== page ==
Knockout City, new dodgeball game from Electronic Arts, coming in May
Knockout City is a lot to deal with. In the playlists of the cool, futuristic, and excessive dodgeball video game, couple of things are as easy as they sound. In a sneak peek staged by maker Velan Studios and Electronic Arts on Tuesday, I frequently simply discovered myself standing back and enjoying the action, attempting to establish a sense of essential play.
Team effort is as crucial to winning (and enjoyable) play as an understanding of Knockout City’s lots of special guidelines and methods. Great news for that: The very first closed beta for the video game begins on Feb. 20 on PC.
“Because dodgeball is the inspiration, we get to play with multiple balls in the scene,” stated Guha Bala, Velan’s co-founder and president. Velan most just recently established October’s toys-to-life/mixed truth video game Mario Kart Live: House Circuit
“There are very few moves, but it’s enormously complex in terms of layers, which allows you to really go through that kind of cycle of introduction, practice, and mastery,” Bala stated. I’ll disagree that there are couple of relocations in here however I see his point about it being simple to discover and after that hard to master.
In one straight-forward free-for-all match, I was seeing amateur users (like me) performing at leading speed once they saw a ball generate point, ending up to fire away, just to have their component of surprise removed by somebody who was paying much better attention when the tutorial demonstrated how to obstruct a ball. There’s a melee attack that’s likewise an excellent counter for separating an opponent from their ball, so it truly isn’t a matter of getting to the excellent weapons initially.
Rolling up in a ball (one of the more wild-card aspects of Knockout City) means a teammate can pick them up and throw them. Just bumping into a rolled-up teammate picks them up; it was a little confusing the first few times that happened, but of course, that means that Knockout City can serve up team-based, knockout game variants where there are no balls.
As for the balls themselves, you’ve probably guessed that there’s more than just your standard, red kickball (which makes a satisfying “PROONT” noise whenever it hits someone in the face.) Throwing it means quickly flicking the right trigger (a faster, but less effective attack) or charging it up with an auto lock-on to whatever opponent is nearest.
An exploding Bomb Ball’s big area-of-effect detonation makes it something players want to find and get rid of fast; but it likewise means that intercepting a pinging Bomb Ball is no longer a way to turn the tables on an opponent. (And a generous timing window for catching an incoming ball means I was sitting on the left trigger command for this, somewhat reflexively, but the game came up with a way to force me out of crutch moves and keep me on my toes.)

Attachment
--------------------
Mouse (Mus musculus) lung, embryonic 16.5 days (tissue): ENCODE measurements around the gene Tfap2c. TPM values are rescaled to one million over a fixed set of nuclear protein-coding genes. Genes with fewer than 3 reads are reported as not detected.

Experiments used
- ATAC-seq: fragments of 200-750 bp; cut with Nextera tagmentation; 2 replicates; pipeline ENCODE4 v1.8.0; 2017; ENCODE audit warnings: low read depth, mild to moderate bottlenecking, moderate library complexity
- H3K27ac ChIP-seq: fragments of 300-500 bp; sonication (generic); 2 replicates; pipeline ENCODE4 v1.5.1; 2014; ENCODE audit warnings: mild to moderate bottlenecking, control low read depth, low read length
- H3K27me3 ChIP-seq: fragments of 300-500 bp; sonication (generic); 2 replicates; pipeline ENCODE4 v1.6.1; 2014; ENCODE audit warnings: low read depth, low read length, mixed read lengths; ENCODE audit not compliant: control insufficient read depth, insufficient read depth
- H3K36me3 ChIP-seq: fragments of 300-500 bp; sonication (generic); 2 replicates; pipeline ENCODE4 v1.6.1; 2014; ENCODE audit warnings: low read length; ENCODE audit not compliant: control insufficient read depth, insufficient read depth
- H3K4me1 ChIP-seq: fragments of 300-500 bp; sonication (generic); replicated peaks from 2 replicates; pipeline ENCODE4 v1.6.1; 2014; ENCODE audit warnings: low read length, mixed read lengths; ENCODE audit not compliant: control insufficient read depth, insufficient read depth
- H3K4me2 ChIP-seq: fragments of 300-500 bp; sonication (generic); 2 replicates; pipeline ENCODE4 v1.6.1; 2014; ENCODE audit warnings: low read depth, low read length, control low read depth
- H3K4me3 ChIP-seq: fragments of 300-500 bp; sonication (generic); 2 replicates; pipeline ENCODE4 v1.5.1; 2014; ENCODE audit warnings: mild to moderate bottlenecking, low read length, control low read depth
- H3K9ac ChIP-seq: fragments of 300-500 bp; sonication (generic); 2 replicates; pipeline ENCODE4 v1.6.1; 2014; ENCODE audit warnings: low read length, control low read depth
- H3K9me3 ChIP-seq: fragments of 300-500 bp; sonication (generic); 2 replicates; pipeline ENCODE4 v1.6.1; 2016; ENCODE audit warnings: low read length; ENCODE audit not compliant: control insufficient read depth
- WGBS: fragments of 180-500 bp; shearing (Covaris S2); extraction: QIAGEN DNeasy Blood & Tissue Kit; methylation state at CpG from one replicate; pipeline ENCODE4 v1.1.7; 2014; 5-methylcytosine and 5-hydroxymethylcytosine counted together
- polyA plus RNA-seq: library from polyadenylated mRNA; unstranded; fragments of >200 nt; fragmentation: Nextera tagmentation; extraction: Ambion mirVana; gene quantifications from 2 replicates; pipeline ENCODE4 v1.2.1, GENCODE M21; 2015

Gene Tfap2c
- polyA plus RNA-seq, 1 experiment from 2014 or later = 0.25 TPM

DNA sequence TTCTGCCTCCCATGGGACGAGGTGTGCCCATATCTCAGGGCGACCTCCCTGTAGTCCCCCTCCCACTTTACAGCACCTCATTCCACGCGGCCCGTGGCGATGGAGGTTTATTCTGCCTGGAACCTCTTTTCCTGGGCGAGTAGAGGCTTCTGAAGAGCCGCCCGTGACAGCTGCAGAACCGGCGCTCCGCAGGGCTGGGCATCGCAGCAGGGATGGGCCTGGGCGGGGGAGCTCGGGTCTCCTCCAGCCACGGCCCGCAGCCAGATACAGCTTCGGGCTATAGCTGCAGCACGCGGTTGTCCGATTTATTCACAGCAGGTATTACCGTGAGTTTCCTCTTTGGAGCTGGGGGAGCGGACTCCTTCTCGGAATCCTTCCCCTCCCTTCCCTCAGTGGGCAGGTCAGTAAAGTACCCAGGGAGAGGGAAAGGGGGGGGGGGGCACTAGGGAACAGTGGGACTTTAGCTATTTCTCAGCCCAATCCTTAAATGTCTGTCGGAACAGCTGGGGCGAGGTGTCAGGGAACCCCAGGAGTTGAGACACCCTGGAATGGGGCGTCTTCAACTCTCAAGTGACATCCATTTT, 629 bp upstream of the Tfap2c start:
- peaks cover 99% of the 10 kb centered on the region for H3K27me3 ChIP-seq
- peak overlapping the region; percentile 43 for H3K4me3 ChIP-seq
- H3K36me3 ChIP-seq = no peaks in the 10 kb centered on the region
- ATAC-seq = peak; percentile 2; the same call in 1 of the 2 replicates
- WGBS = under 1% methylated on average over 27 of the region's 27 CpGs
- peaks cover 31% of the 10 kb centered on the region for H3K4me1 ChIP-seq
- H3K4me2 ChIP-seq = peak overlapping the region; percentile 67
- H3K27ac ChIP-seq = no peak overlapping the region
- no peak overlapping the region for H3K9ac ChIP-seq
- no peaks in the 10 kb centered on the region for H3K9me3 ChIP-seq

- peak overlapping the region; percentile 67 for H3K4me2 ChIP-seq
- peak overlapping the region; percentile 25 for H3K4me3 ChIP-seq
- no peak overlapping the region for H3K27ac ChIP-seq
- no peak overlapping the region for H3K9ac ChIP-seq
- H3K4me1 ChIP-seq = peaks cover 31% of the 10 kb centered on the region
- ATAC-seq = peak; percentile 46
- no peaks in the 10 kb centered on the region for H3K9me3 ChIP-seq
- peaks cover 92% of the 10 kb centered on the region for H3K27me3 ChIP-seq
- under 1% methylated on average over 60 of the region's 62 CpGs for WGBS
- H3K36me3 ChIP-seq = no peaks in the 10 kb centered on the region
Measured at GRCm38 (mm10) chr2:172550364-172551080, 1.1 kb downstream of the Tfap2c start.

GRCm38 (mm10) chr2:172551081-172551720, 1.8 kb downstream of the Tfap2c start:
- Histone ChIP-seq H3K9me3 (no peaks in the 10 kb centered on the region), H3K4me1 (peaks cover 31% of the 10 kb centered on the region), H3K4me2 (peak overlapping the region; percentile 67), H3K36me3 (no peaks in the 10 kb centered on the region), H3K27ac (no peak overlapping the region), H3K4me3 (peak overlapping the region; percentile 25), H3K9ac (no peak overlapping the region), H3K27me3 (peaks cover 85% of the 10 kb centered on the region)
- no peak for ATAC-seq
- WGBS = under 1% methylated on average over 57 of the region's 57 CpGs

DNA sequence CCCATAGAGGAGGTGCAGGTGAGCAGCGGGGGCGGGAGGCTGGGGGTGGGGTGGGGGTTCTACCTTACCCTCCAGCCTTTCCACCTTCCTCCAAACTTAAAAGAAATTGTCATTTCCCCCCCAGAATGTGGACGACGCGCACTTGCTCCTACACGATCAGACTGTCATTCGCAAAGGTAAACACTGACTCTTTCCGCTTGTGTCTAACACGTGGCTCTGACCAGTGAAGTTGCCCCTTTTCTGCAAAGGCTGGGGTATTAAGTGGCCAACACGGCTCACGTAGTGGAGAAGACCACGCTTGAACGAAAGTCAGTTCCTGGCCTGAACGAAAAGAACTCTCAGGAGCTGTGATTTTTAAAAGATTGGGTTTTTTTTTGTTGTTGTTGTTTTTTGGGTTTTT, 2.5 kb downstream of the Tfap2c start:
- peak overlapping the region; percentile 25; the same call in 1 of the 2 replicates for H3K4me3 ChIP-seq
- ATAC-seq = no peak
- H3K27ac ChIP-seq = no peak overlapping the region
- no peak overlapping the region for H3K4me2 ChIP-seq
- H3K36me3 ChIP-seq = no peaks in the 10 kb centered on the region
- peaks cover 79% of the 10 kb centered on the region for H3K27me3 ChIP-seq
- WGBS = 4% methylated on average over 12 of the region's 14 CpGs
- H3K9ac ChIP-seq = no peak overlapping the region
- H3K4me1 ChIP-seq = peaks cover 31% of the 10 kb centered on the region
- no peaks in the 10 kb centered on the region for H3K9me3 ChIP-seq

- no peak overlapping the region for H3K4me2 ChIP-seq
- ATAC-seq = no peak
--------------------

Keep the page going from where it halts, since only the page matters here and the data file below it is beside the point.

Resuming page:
Because Knockout City is round-based, teams can go from getting killed pretty badly (and tanking the round, sort of like a tennis player in a losing early set) to a very dominant second or third round and a comeback victory. As Bala puts it: “I was getting killed in Diamond Dash [a team-based game where KO’d players drop a litter of diamonds, meaning sharp teammates can be there to make the save.] But I came out with the last determining point, getting the last diamond for our team that won the match. You had a surprising number of clutch moments like that in this game.”
The one area of concern I did have is what latency might do to a fast-paced game. Bala touted the engine that Velan developed specifically for Knockout City, which the studio calls called Viper. It’s of course very technical, but, “We added another super-high performance engine with a novel computation method to actually hold a physics simulation synchronized,” Bala said.
The aesthetics of Knockout City are very important to the game, only because rooftop maps mean pitfalls (in one case, a big swinging wrecking ball) but also bounce pads and perches to reach. It’s not a court-based sport, in other words. It also means endless, flashy customizables (there are 17 cosmetic slots and three characters to build up and swap around) which therefore means Velan plans seasonal content and the like, once the game launches on May 21, 2021.
And with cross-play, and cross progression among all platforms, it means Knockout City should have a large user base at launch so that people get into the action quickly. Knockout City is going to be available on everything: Nintendo Switch, PlayStation 4 and PS5, Windows PC (via Steam and Origin) and Xbox One and Xbox Series X.
As for whether I’ll get excellent at Knockout City, Bala dispensed some protips but mostly said, yeah, watch a couple of rounds and I’ll get the hang of it — and if not, I’ll at least see a very entertaining video game. “Just spend some time watching it,” he stated. “I think it’s a pretty watchable game as well.”
Jobber Wiki author Frank Long contributed to this report.